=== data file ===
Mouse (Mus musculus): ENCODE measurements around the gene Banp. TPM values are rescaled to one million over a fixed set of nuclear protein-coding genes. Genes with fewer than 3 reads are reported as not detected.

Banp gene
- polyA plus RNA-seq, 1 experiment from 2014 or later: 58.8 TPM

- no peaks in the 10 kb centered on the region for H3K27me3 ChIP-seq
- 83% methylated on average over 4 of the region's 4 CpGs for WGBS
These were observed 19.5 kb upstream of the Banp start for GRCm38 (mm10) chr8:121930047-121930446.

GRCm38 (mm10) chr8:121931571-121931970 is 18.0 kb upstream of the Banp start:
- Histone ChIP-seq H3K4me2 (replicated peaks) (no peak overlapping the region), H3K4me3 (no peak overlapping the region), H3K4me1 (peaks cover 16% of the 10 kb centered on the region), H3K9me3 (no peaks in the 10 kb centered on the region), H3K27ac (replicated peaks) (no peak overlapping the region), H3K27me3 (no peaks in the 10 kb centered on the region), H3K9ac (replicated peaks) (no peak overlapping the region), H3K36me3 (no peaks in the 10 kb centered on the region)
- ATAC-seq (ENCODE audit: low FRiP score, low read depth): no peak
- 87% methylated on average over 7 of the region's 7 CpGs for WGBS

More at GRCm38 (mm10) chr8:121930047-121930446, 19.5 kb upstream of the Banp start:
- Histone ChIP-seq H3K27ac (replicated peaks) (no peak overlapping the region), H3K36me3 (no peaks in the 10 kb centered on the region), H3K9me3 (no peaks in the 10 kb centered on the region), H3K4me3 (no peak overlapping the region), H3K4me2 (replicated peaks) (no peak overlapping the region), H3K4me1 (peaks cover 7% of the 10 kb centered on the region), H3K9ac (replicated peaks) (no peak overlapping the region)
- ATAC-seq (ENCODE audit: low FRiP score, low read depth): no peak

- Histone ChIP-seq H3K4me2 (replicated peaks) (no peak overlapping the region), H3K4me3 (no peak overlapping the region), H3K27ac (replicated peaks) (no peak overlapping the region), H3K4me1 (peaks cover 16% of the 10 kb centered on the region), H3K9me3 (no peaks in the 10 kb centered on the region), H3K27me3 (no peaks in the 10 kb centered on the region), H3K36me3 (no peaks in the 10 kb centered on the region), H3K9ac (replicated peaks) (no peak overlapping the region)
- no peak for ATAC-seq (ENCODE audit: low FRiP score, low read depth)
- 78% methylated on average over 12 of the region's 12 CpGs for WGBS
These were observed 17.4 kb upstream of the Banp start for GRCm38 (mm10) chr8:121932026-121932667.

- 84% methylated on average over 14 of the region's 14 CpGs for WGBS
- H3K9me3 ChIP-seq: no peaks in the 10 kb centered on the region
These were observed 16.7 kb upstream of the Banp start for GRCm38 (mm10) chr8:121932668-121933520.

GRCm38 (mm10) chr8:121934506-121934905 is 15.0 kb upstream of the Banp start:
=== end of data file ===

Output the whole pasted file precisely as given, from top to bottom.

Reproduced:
Mouse (Mus musculus): ENCODE measurements around the gene Banp. TPM values are rescaled to one million over a fixed set of nuclear protein-coding genes. Genes with fewer than 3 reads are reported as not detected.

Banp gene
- polyA plus RNA-seq, 1 experiment from 2014 or later: 58.8 TPM

- no peaks in the 10 kb centered on the region for H3K27me3 ChIP-seq
- 83% methylated on average over 4 of the region's 4 CpGs for WGBS
These were observed 19.5 kb upstream of the Banp start for GRCm38 (mm10) chr8:121930047-121930446.

GRCm38 (mm10) chr8:121931571-121931970 is 18.0 kb upstream of the Banp start:
- Histone ChIP-seq H3K4me2 (replicated peaks) (no peak overlapping the region), H3K4me3 (no peak overlapping the region), H3K4me1 (peaks cover 16% of the 10 kb centered on the region), H3K9me3 (no peaks in the 10 kb centered on the region), H3K27ac (replicated peaks) (no peak overlapping the region), H3K27me3 (no peaks in the 10 kb centered on the region), H3K9ac (replicated peaks) (no peak overlapping the region), H3K36me3 (no peaks in the 10 kb centered on the region)
- ATAC-seq (ENCODE audit: low FRiP score, low read depth): no peak
- 87% methylated on average over 7 of the region's 7 CpGs for WGBS

More at GRCm38 (mm10) chr8:121930047-121930446, 19.5 kb upstream of the Banp start:
- Histone ChIP-seq H3K27ac (replicated peaks) (no peak overlapping the region), H3K36me3 (no peaks in the 10 kb centered on the region), H3K9me3 (no peaks in the 10 kb centered on the region), H3K4me3 (no peak overlapping the region), H3K4me2 (replicated peaks) (no peak overlapping the region), H3K4me1 (peaks cover 7% of the 10 kb centered on the region), H3K9ac (replicated peaks) (no peak overlapping the region)
- ATAC-seq (ENCODE audit: low FRiP score, low read depth): no peak

- Histone ChIP-seq H3K4me2 (replicated peaks) (no peak overlapping the region), H3K4me3 (no peak overlapping the region), H3K27ac (replicated peaks) (no peak overlapping the region), H3K4me1 (peaks cover 16% of the 10 kb centered on the region), H3K9me3 (no peaks in the 10 kb centered on the region), H3K27me3 (no peaks in the 10 kb centered on the region), H3K36me3 (no peaks in the 10 kb centered on the region), H3K9ac (replicated peaks) (no peak overlapping the region)
- no peak for ATAC-seq (ENCODE audit: low FRiP score, low read depth)
- 78% methylated on average over 12 of the region's 12 CpGs for WGBS
These were observed 17.4 kb upstream of the Banp start for GRCm38 (mm10) chr8:121932026-121932667.

- 84% methylated on average over 14 of the region's 14 CpGs for WGBS
- H3K9me3 ChIP-seq: no peaks in the 10 kb centered on the region
These were observed 16.7 kb upstream of the Banp start for GRCm38 (mm10) chr8:121932668-121933520.

GRCm38 (mm10) chr8:121934506-121934905 is 15.0 kb upstream of the Banp start: